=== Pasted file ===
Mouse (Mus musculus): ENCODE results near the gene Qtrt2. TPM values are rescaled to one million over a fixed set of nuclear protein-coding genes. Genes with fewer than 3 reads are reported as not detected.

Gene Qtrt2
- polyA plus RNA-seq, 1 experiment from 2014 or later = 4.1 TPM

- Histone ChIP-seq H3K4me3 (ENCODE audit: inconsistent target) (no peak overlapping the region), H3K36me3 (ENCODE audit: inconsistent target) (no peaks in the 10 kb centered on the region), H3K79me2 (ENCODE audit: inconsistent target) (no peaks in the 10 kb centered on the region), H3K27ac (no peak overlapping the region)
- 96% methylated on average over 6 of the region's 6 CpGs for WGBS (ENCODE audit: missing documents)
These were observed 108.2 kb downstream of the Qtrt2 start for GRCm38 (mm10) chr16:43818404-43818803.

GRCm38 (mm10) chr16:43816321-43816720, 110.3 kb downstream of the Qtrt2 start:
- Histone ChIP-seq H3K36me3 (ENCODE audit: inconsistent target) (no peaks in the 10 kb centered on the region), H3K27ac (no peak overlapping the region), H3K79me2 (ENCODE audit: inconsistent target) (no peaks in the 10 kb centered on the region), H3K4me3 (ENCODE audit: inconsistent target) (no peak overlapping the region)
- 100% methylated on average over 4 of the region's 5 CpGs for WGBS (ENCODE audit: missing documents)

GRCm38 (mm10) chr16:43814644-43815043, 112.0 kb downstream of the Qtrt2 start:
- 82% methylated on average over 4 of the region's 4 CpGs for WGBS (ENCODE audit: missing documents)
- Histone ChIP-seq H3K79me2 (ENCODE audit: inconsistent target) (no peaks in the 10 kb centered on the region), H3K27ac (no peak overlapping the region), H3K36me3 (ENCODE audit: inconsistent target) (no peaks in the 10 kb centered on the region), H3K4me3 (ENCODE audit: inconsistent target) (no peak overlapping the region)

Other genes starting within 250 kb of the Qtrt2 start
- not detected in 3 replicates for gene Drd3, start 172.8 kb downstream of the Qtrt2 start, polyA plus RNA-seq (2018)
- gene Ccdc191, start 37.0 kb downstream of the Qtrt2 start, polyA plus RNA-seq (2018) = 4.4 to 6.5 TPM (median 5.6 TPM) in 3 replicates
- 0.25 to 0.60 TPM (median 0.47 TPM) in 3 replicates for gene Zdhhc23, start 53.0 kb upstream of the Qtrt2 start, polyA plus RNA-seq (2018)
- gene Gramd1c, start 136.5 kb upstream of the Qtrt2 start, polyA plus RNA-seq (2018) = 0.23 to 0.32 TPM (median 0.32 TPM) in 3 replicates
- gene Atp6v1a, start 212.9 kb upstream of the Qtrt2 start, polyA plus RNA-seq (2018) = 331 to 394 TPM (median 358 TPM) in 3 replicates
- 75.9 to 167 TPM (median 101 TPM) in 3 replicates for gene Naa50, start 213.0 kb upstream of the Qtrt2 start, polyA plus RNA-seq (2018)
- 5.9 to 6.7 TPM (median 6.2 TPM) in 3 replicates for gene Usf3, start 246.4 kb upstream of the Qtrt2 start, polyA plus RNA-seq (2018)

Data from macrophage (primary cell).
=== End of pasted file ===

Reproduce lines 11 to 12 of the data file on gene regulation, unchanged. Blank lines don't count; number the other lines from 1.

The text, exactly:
- 82% methylated on average over 4 of the region's 4 CpGs for WGBS (ENCODE audit: missing documents)
- Histone ChIP-seq H3K79me2 (ENCODE audit: inconsistent target) (no peaks in the 10 kb centered on the region), H3K27ac (no peak overlapping the region), H3K36me3 (ENCODE audit: inconsistent target) (no peaks in the 10 kb centered on the region), H3K4me3 (ENCODE audit: inconsistent target) (no peak overlapping the region)